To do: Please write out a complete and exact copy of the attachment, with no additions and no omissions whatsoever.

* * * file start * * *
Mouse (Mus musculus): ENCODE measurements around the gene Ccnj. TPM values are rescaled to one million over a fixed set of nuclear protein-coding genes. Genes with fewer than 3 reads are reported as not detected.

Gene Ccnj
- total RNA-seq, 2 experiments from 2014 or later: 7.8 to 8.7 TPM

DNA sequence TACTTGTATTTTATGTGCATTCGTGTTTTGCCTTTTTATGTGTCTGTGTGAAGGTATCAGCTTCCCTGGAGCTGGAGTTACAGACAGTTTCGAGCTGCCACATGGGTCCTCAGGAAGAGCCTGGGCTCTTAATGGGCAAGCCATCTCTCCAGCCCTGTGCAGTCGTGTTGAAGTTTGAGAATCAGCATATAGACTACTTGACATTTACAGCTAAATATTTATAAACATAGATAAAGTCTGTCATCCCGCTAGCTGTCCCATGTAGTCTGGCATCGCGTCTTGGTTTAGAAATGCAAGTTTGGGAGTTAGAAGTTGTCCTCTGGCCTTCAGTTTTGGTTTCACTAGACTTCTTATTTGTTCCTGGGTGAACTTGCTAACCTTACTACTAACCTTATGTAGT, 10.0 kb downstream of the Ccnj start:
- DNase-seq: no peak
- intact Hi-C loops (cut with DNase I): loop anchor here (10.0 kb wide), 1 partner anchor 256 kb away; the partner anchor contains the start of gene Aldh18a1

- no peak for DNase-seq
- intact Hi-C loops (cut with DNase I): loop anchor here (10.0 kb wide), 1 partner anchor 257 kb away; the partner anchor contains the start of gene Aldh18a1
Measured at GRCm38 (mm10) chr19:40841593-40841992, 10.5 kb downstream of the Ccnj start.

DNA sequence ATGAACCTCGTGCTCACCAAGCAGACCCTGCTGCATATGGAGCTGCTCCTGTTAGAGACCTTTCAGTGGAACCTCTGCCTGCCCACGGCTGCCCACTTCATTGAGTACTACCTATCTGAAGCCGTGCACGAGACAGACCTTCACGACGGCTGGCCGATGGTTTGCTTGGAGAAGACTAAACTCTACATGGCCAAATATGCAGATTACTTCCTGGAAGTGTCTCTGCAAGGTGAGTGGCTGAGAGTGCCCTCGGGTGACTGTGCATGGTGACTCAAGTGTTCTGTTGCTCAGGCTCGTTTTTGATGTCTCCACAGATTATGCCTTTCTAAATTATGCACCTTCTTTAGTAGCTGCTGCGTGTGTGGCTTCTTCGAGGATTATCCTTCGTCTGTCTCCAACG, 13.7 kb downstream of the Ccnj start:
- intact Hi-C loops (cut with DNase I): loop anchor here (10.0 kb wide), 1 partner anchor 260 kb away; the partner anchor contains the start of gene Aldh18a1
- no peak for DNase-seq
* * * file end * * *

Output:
Mouse (Mus musculus): ENCODE measurements around the gene Ccnj. TPM values are rescaled to one million over a fixed set of nuclear protein-coding genes. Genes with fewer than 3 reads are reported as not detected.

Gene Ccnj
- total RNA-seq, 2 experiments from 2014 or later: 7.8 to 8.7 TPM

DNA sequence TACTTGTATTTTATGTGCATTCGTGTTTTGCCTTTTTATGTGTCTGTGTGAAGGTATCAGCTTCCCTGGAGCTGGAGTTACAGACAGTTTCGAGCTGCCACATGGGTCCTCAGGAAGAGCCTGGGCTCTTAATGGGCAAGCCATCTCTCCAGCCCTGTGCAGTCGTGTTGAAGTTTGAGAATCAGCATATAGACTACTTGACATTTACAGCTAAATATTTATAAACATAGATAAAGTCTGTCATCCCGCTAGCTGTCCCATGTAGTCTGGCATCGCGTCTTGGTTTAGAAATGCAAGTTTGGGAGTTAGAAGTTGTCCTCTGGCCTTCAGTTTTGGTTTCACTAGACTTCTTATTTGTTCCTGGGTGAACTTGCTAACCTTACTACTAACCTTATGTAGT, 10.0 kb downstream of the Ccnj start:
- DNase-seq: no peak
- intact Hi-C loops (cut with DNase I): loop anchor here (10.0 kb wide), 1 partner anchor 256 kb away; the partner anchor contains the start of gene Aldh18a1

- no peak for DNase-seq
- intact Hi-C loops (cut with DNase I): loop anchor here (10.0 kb wide), 1 partner anchor 257 kb away; the partner anchor contains the start of gene Aldh18a1
Measured at GRCm38 (mm10) chr19:40841593-40841992, 10.5 kb downstream of the Ccnj start.

DNA sequence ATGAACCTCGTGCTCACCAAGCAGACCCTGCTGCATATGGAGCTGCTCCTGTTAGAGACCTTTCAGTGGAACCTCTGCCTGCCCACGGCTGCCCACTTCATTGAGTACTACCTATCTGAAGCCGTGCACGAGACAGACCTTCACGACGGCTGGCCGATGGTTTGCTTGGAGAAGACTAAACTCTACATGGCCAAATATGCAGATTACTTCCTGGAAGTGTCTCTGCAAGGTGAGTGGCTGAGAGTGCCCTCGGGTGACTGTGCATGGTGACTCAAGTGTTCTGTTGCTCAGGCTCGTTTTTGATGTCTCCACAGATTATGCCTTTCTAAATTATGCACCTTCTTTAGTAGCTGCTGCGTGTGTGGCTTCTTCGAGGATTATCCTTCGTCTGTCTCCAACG, 13.7 kb downstream of the Ccnj start:
- intact Hi-C loops (cut with DNase I): loop anchor here (10.0 kb wide), 1 partner anchor 260 kb away; the partner anchor contains the start of gene Aldh18a1
- no peak for DNase-seq